© NASA/JPL/MESSENGER

Mercury at aphelion

Dominic Ford, Editor
From the Inner Planets feed

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The sky at

Mercury's 88-day orbit around the Sun will carry it to its furthest point to the Sun – its aphelion – at a distance of 0.47 AU.

Unlike most of the planets, which follow almost exactly circular orbits around the Sun only varying in their distance from the Sun by a few percent, Mercury has a significantly elliptical orbit.

Its distance from the Sun varies between 0.307 AU at perihelion (closest approach to the Sun), and 0.467 AU at aphelion (furthest recess from the Sun). This variation, of over 50%, means that its surface receives over twice as much energy from the Sun at perihelion as compared to aphelion.

However, this makes little difference to Mercury's telescopic appearance, since little if any detail on its surface can be resolved by ground-based telescopes. Although its changing seasons have an incredible effect upon its surface temperatures, there is little change that is visible to amateur observers.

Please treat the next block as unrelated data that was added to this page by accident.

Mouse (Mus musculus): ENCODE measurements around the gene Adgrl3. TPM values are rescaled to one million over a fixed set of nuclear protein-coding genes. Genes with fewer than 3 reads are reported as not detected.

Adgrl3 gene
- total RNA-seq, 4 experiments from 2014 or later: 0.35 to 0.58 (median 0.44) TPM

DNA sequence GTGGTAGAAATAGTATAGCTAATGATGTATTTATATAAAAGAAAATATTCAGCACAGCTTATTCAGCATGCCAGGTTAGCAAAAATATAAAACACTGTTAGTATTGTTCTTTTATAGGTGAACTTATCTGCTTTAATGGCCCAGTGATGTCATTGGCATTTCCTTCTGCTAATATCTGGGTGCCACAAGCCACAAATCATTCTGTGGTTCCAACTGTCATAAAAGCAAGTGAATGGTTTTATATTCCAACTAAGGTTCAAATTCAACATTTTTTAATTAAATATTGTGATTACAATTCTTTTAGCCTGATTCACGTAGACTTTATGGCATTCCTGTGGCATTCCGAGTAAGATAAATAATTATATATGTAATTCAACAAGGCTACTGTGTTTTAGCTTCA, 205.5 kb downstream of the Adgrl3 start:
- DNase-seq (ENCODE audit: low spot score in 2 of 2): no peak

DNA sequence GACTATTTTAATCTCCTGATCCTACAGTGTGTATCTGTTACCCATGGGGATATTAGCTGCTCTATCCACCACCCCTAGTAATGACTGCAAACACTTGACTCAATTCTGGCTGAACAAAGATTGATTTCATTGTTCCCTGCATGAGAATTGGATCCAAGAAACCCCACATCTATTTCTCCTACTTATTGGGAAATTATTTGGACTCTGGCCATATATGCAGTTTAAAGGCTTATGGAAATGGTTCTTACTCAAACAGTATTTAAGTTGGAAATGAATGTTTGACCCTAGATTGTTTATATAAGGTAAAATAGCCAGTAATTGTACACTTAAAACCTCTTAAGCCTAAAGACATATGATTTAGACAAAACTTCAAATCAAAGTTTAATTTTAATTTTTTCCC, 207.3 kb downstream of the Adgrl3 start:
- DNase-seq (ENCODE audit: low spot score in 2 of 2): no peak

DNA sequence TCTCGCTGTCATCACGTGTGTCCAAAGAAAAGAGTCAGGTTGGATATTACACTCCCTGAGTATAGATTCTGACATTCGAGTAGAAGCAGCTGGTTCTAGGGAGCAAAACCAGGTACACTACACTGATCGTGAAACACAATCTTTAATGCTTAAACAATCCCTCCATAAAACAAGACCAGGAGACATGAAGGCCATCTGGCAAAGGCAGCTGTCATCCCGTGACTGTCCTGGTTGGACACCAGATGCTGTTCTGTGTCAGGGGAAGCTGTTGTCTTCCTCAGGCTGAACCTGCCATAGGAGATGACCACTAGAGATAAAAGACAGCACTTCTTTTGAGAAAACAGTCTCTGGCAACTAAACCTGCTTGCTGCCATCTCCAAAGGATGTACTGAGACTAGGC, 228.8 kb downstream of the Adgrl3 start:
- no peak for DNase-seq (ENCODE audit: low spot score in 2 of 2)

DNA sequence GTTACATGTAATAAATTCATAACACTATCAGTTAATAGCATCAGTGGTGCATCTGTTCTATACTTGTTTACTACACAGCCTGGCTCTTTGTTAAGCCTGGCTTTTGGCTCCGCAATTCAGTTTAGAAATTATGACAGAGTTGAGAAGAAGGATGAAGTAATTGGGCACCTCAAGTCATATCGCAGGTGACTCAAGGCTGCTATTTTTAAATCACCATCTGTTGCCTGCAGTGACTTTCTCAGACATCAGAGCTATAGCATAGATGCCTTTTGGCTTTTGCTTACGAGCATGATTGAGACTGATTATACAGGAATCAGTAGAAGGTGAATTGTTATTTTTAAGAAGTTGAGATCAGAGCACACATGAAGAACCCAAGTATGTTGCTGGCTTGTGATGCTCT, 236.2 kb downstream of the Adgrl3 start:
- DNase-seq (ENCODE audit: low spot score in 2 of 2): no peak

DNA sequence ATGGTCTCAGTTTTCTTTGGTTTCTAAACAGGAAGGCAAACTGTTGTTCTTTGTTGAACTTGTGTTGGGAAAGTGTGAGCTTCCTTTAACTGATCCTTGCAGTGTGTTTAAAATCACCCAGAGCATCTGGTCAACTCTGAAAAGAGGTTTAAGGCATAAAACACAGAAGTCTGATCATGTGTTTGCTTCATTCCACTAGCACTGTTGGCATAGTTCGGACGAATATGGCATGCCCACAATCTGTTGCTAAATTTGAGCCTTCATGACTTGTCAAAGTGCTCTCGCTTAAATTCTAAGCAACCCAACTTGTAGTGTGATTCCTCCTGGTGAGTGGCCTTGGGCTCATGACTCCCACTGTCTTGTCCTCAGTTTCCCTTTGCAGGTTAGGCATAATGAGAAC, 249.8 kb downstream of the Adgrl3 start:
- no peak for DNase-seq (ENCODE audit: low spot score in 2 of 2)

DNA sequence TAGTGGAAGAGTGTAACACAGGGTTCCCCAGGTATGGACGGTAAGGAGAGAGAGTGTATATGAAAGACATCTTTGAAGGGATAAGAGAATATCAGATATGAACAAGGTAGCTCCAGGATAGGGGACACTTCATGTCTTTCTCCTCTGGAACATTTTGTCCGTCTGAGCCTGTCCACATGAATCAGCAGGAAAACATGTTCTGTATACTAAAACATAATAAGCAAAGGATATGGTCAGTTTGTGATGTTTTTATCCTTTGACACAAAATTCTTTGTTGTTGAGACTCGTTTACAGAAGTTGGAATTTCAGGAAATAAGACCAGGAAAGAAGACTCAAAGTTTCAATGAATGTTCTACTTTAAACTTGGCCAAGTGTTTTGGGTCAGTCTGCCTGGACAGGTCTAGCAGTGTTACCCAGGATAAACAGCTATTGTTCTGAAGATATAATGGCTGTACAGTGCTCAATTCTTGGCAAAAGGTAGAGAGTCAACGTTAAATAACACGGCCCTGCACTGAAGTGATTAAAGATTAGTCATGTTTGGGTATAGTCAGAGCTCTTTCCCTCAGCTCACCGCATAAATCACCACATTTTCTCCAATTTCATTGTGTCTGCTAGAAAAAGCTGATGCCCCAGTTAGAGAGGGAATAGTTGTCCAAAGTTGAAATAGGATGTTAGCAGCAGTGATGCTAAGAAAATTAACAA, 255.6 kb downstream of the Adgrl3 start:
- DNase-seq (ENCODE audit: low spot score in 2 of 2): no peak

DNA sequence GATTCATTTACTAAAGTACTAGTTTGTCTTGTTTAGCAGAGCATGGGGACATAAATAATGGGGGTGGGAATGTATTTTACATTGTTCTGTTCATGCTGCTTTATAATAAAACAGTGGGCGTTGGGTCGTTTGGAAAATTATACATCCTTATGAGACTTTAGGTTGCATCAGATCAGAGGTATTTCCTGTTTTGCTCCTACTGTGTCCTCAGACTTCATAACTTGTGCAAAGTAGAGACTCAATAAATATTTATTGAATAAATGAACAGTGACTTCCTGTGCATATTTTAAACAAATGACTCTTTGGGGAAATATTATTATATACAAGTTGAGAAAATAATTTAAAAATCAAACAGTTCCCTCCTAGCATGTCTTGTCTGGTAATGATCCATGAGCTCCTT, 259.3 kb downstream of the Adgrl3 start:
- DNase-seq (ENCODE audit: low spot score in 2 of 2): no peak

The exact position of Mercury at the moment it passes aphelion will be:

Object Right Ascension Declination Constellation Angular Size
Mercury 17h01m50s -23°52' Ophiuchus 4.6"
Sun 17h01m -22°45' Ophiuchus 32'28"

The coordinates above are given in J2000.0.

From Cambridge, Mercury will not be readily observable since it will be very close to the Sun, at a separation of only 1° from it.

Begin typing the name of a town near to you, and then select the town from the list of options which appear below.
The sky on 08 December 2014
Sunrise
07:00
Sunset
16:10
Twilight ends
17:51
Twilight begins
05:19

16-day old moon
Waning Gibbous

94%

16 days old

Planets
Rise Culm. Set
Mercury 07:06 11:35 16:04
Venus 07:55 12:23 16:50
Moon 18:44 01:03 08:17
Mars 10:13 14:55 19:38
Jupiter 21:13 04:16 11:15
Saturn 05:25 10:20 15:15
All times shown in EST.

Warning

Never attempt to point a pair of binoculars or a telescope at an object close to the Sun. Doing so may result in immediate and permanent blindness.

Source

The circumstances of this event were computed using the DE405 planetary ephemeris published by the Jet Propulsion Laboratory (JPL).

This event was automatically generated by searching the ephemeris for planetary alignments which are of interest to amateur astronomers, and the text above was generated based on an estimate of your location.

Related news

01 Nov 2014  –  Mercury at greatest elongation west
14 Jan 2015  –  Mercury at greatest elongation east
17 Jan 2015  –  Mercury reaches highest point in evening sky
18 Feb 2015  –  Mercury reaches highest point in morning sky

Image credit

© NASA/JPL/MESSENGER

Cambridge

Latitude:
Longitude:
Timezone:

42.38°N
71.11°W
EDT

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